Students study the art of Bharata Natyam Indian dance. For this Indian dance lesson, students read text about Indian dance Bharata Natyam dance. Students may create their own dance and a television story about the topic.
Sixth graders practice four different cultural or traditional (folk) dances and participate in whole-class and small-group discussions that invite critical thinking to draw inferences. Students choose specific countries or regions to research, examining their histories, geographies, climates, governments, economics, cultures and arts.
Tenth graders participate in a lesson guided by an essential question: in what ways does choreographer, Mark Morris' work, "The Office," reflect Eastern-European traditional folk dance? During the lesson's first sessions, students physically learn two to three traditional folk dances from selected regions in Eastern Europe.
Students create a History Fair. They examine the National History Day Competition and are encouraged to participate.
Students explore Balinese culture. In this Balinese integrated fine arts instructional activity, students listen to a podcast of "The Monkey Dance," taking notes about important features of the dance. Students participate in a jigsaw cooperative learning experience in which they research various aspects of Balinese dance and share what they learned. Students choreograph an original dance.
Bring social studies to life! This interdisciplinary lesson has young writers tell the story of the migration of diverse groups of people to the United States. Pupils view the work of selected choreographers and discuss how dance often tells a story. A research component allows them to collect data on select populations to inspire written stories and creative dances.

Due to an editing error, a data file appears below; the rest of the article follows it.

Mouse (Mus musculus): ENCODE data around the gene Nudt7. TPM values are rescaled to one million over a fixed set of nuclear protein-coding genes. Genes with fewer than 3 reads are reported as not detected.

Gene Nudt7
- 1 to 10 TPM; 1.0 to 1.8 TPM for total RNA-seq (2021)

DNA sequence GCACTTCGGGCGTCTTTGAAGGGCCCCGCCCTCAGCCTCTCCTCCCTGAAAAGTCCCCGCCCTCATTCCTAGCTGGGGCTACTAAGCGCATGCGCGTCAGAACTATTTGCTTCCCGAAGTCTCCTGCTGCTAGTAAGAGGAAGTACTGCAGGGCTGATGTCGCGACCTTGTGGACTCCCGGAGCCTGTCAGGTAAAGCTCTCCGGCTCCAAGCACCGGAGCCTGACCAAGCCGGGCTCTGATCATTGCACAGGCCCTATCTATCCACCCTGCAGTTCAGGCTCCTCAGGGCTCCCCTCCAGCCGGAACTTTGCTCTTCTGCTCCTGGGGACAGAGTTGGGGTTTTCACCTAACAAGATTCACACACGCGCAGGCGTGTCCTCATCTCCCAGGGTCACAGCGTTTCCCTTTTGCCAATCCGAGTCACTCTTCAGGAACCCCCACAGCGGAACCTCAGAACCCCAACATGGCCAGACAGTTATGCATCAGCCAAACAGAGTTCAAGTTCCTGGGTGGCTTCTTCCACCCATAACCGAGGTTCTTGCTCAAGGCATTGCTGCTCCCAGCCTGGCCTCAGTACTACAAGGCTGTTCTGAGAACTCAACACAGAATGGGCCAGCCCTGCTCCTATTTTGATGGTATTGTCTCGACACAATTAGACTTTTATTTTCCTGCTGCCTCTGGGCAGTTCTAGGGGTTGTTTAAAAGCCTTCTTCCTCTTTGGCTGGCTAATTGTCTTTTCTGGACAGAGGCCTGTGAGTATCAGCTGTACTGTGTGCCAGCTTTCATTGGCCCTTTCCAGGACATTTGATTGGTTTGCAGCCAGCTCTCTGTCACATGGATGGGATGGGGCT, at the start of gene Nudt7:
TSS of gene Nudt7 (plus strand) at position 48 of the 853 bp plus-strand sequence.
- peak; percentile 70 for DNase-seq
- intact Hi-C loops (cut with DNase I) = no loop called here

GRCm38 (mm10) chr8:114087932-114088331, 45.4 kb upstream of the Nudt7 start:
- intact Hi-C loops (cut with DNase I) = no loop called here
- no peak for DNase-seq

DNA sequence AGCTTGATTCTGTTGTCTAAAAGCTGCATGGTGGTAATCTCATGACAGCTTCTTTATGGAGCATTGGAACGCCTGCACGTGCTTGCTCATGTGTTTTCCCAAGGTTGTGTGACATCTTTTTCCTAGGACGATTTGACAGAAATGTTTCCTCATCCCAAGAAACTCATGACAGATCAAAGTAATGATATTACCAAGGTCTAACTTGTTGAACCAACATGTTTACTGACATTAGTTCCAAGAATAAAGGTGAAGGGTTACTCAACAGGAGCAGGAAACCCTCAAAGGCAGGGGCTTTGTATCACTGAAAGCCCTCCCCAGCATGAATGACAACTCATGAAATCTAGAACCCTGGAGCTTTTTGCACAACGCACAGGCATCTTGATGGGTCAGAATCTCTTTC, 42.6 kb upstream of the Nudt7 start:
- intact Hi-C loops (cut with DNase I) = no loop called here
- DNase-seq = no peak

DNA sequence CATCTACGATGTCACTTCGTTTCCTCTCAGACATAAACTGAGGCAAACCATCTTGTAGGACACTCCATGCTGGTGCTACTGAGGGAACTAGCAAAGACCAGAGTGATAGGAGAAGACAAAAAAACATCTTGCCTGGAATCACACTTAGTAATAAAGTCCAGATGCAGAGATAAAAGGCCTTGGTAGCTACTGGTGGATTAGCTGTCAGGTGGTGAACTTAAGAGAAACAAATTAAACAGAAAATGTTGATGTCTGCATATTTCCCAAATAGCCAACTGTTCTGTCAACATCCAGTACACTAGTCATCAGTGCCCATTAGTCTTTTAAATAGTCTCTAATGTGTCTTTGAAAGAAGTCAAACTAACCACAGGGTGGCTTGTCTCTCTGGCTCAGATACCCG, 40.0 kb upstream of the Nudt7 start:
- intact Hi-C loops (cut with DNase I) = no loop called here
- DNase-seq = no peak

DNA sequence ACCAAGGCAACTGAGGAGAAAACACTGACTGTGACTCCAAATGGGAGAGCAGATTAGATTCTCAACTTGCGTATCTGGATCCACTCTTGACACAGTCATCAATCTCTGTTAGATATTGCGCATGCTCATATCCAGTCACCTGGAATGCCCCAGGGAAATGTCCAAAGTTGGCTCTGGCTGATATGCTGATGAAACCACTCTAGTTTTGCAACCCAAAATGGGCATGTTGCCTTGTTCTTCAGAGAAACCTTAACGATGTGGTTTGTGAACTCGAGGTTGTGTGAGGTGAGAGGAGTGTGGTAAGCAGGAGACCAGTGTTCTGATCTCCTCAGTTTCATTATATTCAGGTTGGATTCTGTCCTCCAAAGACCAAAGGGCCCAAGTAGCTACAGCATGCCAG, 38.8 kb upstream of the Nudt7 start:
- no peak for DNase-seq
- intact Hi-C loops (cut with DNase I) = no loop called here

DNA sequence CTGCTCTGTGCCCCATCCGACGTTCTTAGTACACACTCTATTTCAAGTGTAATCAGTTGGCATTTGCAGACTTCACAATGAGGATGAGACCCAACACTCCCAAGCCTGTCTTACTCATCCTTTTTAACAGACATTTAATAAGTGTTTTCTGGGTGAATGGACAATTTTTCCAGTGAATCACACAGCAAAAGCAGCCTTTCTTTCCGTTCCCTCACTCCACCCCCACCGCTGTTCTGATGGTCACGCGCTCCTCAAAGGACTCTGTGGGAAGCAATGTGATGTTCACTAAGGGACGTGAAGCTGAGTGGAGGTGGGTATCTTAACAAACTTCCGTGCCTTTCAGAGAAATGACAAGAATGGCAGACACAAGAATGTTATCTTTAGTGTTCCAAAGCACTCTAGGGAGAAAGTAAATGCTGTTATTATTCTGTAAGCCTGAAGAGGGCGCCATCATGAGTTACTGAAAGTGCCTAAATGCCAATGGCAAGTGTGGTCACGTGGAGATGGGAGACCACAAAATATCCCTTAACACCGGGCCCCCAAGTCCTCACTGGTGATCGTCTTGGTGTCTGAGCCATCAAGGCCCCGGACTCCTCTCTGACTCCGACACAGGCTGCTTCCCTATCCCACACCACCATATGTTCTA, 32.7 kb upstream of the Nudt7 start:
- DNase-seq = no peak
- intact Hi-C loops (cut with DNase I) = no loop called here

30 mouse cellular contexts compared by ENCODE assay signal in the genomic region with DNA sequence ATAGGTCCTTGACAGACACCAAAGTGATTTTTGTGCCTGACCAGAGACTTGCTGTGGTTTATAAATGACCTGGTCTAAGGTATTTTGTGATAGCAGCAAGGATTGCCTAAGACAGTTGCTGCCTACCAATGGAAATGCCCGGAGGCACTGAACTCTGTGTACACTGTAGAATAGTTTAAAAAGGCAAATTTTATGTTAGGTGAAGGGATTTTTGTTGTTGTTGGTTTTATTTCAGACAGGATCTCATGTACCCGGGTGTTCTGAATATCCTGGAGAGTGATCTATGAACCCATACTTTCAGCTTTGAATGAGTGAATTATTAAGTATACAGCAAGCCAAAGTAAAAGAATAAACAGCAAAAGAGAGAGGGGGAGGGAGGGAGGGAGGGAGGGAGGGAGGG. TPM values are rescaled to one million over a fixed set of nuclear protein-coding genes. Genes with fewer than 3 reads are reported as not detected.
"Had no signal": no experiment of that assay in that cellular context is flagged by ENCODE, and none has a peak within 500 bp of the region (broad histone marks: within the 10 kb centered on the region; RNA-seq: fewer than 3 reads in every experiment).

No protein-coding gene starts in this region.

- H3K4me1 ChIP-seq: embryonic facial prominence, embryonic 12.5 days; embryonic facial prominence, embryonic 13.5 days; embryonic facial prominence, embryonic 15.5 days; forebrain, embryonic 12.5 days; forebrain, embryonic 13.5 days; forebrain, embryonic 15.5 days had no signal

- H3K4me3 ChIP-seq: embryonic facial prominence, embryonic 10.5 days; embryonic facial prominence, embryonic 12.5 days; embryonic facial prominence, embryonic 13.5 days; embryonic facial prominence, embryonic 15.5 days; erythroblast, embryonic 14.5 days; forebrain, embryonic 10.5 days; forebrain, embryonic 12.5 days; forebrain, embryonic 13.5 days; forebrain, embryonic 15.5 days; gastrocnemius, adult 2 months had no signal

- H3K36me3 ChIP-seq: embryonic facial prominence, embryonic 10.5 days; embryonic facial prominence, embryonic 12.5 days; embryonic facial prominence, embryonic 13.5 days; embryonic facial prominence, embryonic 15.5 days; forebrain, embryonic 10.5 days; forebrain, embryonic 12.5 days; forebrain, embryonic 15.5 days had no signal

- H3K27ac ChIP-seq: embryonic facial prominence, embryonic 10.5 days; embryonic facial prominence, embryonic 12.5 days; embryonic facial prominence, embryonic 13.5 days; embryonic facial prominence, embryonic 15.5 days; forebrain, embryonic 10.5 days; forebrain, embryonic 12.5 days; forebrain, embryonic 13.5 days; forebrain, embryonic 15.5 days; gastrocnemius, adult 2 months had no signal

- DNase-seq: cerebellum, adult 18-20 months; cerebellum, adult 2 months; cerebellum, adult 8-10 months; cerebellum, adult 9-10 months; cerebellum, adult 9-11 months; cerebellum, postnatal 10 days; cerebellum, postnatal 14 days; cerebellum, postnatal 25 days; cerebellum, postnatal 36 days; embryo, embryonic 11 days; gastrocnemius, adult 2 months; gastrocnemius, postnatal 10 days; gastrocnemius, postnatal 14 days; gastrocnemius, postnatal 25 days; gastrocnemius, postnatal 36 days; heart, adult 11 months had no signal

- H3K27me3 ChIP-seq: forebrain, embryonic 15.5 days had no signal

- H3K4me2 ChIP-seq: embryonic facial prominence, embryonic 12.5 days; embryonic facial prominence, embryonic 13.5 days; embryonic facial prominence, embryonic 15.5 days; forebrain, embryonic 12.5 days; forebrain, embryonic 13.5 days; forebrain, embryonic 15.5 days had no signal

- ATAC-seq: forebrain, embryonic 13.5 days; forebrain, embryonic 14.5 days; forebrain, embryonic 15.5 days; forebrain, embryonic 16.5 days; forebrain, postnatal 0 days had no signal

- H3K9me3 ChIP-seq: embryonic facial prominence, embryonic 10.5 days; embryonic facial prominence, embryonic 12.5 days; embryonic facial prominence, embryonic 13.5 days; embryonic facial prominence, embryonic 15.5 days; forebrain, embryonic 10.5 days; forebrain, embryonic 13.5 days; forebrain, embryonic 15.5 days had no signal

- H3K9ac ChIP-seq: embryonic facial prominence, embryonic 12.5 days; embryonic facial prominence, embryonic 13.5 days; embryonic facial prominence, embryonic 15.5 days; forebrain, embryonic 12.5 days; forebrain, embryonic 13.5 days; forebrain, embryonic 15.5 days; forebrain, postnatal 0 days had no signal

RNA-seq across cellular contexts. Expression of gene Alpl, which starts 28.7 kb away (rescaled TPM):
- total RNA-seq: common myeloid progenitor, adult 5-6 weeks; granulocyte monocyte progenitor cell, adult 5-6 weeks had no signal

This was written for ESOL students, but could work for any elementary class. Learners read about the American dance style known as Square Dancing. They explore its use in literature, write a friendly letter about it, and then use their listening skills as they do the dance. They'll promenade, do-si-do, and sachet to upbeat American folk music.
Fourth graders physically learn kolos or circle dances, discuss what they are learning with their peers and write in their daily journals. They apply critical thinking skills to draw inferences about Eastern European immigrant groups in Ohio.
Fifth graders view the work of selected choreographers and discuss how dance tells a story. A research component allows the students to collect specific information about selected populations, their experiences after they arrived.
Pupils explore how dance can invoke the significance of experiences in their everyday lives. They work in small dance troupes to create their own dance pieces reflecting themes and experiences relevant to their lives.
What is oral tradition, and what unique tool did the Native Americans of the Northern Great Plains use to help them remember their complex histories? Through pictograph analysis, discussion, research, and an engaging hands-on activity, young historians discover the process the Nakota people used to design their winter counts to chronicle their history. Learners then document a year of their own personal histories by designing a monthly pictograph calendar.